Steel Panther’s All You Can Eat: All That We Love
You encounter them only once in a while, these handful of awesome dudes who always crack you up. It’s at the occasional house party or among the hordes at a crowded club, so you plant yourself in their midsts for the duration as they zing everybody and crack dirty jokes. To these guys, nothing is sacred, all is hilarious, and nobody is safe from their wit and raunch. You don’t know them well, you never catch their phone number or their last names, but their presence guarantees an awesome time. That’s why you’re so happy when your path crosses theirs; you spot them, exchange hugs and how-are-ya’s, then just sit back, get messed up, get thrown out, and wake up sore from laughing at their antics.
That’s the Steel Panther experience. Now, at some point, they began to throw their own parties, so our surprise factor is replaced with anticipation, drug-stockpiling, and calendar-watching. And by our third invite — that is, to their third album All You Can Eat, out tomorrow — we know what to expect from them: drugs, bad sex, innumerable dick and fart jokes. Genius stupidity. That’s how to party.
Now let’s focus on the word “genius”: From the longview, it’s genius that Steel Panther has contrived a way to make a living on hair metal in 2014. For there is no shortage of modern hair metal bands — see: Sweden — but no matter how good (Crashdiet) or bad (most others), its creators are somehow unsavory in their vibe: Both the broken-hearted earnestness of ’80s Dokken and the tales of irresistible sluts à la “Still Of The Night” sound dumb in our age of over-confidence, of a million mini-celebrities, of 24-hour flaunting. No one falls victim to anything cuz that would look bad on social media. So, that vibe is anachronistic and those bands struggle to connect.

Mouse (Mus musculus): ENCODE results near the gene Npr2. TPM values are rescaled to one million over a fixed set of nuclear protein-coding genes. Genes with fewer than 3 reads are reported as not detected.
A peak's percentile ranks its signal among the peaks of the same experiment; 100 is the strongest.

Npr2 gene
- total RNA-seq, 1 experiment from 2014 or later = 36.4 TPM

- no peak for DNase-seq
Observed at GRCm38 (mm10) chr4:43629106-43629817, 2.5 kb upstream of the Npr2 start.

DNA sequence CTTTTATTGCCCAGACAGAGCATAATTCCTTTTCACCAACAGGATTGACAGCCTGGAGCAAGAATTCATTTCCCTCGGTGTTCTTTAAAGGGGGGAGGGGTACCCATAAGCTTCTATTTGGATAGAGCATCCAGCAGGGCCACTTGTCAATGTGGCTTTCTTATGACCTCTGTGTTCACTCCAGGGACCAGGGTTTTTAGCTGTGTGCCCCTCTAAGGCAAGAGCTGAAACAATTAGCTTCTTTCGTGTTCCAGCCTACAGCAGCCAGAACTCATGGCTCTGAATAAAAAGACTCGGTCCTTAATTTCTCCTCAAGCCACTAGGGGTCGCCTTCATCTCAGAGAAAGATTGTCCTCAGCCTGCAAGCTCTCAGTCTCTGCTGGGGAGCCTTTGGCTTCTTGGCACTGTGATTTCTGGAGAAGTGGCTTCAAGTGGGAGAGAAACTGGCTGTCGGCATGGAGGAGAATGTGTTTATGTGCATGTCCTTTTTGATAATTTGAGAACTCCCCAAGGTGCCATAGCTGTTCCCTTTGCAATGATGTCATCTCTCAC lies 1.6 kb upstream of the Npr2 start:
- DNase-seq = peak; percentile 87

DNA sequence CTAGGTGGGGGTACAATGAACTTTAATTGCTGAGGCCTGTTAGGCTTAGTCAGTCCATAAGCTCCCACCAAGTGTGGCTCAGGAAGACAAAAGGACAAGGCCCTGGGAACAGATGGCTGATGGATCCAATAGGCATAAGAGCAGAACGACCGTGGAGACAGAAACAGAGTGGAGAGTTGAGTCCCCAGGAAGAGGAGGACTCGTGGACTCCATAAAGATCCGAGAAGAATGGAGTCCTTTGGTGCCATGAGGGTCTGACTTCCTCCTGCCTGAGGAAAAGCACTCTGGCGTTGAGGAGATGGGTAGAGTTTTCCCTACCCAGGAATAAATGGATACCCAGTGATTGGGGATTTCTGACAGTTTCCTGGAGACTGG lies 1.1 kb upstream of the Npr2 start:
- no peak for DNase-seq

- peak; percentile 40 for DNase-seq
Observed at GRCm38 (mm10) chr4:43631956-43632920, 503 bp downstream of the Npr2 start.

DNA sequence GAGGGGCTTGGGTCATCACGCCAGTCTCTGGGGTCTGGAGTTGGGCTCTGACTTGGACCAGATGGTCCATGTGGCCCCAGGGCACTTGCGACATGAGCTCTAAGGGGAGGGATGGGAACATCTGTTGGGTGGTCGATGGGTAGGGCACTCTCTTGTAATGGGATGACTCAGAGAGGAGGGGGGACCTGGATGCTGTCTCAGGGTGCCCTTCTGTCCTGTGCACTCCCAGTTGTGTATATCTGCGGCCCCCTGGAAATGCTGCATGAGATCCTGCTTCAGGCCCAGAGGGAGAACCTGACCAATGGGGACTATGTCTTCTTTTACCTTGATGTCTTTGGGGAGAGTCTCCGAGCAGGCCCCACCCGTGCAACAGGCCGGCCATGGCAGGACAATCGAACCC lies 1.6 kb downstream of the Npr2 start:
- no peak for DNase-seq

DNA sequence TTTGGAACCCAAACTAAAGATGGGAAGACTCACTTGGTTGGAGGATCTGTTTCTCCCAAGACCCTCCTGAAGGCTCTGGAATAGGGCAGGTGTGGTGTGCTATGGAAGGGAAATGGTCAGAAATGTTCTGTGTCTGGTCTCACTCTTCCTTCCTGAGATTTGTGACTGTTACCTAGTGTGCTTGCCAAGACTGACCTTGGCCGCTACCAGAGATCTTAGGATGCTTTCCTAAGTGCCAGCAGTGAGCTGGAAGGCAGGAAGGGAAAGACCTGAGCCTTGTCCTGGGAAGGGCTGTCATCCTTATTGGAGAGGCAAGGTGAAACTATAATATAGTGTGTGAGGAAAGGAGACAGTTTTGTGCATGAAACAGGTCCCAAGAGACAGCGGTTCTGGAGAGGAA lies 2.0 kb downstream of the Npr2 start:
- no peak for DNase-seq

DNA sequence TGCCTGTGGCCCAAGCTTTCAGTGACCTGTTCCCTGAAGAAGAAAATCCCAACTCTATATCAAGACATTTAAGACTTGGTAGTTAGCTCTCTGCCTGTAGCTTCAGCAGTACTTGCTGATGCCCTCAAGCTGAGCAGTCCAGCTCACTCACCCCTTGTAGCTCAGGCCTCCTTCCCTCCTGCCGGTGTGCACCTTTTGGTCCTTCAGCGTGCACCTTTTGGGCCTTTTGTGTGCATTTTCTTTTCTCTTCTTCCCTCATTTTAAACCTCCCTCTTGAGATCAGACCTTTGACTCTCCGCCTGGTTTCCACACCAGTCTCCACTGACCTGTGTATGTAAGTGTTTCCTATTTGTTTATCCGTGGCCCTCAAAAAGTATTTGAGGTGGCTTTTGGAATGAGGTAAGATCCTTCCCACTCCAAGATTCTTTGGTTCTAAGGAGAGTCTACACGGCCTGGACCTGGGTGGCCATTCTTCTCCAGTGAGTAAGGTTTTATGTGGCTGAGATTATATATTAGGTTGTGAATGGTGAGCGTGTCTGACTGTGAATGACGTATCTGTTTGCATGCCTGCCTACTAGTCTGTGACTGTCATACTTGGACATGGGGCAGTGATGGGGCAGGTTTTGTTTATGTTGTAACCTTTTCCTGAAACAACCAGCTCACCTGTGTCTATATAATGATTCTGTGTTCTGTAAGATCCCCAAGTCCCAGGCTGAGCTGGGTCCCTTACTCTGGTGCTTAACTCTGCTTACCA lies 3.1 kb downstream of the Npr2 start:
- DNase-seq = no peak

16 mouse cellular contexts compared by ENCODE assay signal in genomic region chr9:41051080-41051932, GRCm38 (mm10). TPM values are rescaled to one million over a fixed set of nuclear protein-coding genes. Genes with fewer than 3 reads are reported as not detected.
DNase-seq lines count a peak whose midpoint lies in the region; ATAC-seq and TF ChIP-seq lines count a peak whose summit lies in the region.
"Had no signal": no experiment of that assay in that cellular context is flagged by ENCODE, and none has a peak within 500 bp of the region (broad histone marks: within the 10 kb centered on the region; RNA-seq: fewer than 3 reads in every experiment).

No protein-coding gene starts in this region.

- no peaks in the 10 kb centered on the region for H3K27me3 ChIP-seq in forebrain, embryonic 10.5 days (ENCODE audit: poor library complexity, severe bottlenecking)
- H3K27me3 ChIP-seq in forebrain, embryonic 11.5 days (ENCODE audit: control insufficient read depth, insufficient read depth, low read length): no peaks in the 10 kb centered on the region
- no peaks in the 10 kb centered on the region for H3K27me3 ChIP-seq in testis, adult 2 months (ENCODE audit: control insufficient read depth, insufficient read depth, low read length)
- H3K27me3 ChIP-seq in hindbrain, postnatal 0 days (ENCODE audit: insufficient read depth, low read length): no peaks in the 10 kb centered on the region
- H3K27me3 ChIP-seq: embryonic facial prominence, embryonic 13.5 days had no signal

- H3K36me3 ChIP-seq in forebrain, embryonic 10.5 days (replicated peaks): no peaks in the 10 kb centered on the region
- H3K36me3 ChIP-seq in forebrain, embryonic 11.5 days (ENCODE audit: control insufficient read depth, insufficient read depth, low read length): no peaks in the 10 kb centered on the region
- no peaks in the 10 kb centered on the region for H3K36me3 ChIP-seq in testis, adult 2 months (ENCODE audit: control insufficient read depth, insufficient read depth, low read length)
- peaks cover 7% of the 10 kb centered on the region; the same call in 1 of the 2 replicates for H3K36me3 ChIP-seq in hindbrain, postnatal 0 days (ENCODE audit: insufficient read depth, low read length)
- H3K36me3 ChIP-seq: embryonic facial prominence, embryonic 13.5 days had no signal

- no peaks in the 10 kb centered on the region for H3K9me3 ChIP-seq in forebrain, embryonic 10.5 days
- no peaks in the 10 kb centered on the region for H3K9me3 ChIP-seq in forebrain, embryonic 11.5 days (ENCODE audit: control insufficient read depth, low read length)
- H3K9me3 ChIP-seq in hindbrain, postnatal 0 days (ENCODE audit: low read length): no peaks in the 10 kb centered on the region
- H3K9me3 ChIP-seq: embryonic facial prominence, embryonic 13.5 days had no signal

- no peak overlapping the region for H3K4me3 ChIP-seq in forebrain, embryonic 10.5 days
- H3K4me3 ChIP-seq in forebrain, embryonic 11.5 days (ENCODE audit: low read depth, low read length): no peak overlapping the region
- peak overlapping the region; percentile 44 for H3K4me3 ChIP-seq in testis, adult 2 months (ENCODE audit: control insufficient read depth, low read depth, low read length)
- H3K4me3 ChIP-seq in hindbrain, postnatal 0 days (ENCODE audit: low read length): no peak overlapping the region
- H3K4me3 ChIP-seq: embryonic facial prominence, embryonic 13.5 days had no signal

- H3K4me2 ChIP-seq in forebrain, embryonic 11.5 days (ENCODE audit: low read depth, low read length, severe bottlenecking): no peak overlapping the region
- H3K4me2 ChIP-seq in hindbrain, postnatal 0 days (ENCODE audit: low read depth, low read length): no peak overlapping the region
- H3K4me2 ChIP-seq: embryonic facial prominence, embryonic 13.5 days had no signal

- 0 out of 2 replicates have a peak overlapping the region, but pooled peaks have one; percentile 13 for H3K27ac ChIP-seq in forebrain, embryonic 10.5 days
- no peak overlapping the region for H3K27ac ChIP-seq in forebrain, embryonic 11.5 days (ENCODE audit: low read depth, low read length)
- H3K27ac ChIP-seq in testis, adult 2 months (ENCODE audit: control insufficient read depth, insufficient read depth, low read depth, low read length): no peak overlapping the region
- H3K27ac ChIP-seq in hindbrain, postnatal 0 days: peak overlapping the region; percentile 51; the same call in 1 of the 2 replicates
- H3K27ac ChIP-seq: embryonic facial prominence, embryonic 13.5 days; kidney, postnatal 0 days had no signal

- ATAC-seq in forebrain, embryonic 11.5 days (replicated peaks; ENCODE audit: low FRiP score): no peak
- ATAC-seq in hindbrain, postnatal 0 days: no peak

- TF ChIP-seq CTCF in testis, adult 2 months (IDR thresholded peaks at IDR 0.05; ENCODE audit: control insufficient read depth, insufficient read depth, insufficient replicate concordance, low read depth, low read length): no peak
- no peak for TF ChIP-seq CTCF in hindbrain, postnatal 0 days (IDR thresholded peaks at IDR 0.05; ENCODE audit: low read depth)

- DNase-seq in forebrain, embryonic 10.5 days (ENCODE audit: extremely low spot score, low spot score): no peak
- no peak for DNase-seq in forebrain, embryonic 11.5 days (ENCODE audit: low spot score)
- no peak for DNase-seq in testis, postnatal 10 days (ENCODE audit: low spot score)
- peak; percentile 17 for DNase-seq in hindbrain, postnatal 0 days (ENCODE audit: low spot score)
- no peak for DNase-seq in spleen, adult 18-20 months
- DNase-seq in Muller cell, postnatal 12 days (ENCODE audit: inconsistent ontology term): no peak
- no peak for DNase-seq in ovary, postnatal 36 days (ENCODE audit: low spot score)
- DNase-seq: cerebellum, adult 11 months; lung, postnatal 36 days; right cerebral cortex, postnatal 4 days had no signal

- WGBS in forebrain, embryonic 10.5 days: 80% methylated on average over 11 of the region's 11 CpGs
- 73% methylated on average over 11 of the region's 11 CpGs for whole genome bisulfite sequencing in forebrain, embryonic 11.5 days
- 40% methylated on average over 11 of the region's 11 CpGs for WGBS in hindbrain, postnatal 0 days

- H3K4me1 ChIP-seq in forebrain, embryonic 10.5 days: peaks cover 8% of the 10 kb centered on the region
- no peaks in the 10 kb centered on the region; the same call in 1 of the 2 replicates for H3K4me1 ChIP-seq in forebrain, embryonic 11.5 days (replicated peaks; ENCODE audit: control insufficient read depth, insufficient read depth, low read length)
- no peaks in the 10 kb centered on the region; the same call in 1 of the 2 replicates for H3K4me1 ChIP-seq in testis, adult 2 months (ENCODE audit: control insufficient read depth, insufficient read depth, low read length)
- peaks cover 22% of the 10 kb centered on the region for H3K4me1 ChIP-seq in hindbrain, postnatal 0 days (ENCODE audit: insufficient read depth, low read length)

But Steel Panther cracked that riddle. They clicked the absurd-o-meter just one notch past ’80s hair metal — sometimes ten notches — to blast right past “sincere” and “spellbound” into “phallomaniacal” and “too high to care.” Pair that vibe to their music prowess — recognition of which is mostly forfeited in the bargain — and you’ve got a quartet of awesome hair-bangers that make you groan only in the good way.
In close-up, more than just Steel Panther’s concept is genius: Again I state that their songwriting is. (Satchel, dude, teach me.) Take “Bukkake Tears,” a moody third single in the tradition of MSG’s “Anytime” and “Hysteria” by Def Leppard; it’s mind-blowing how the jam so captures 1985, how you find yourself singing along about a frown coated in jizz, and, as above, how heartbreak can be expressed in post-post-ridiculous America. AYCE‘s other slick jams rule similarly — the other mournful ballad “You’re Beautiful When You Don’t Talk,” plus mid-rockers “The Burden Of Being Wonderful” and “Party Like It’s The End Of The World” — but the album’s swift, heavy moments will hog your affection. “Ten Strikes You’re Out” and “Fucking My Heart In The Ass” shoot in bursts then cease fire before you can clock their weaknesses. “If I Was King” and “Gangbang At The Old Folks’ Home” get the biggest howls, while “Pussywhipped” and “She’s On The Rag” are preposterously snappy — and relatable.
Sure, like our abovementioned party pals, the Steel Panther guys are capable of stretching a joke past its breaking point: “B.V.S.” falls flat by verse two, but remains a very valuable bit of public service. (That sinking feeling when you face off against the titular malady, omg such a bummer.) Without other exception, AYCE is another set of whoppers from America’s most astutely idiotic rock band. One day those fun dudes might start to sound rough, run out of A-material, and come up short of charm. I will be gutted then. For now I’ll have all I can eat.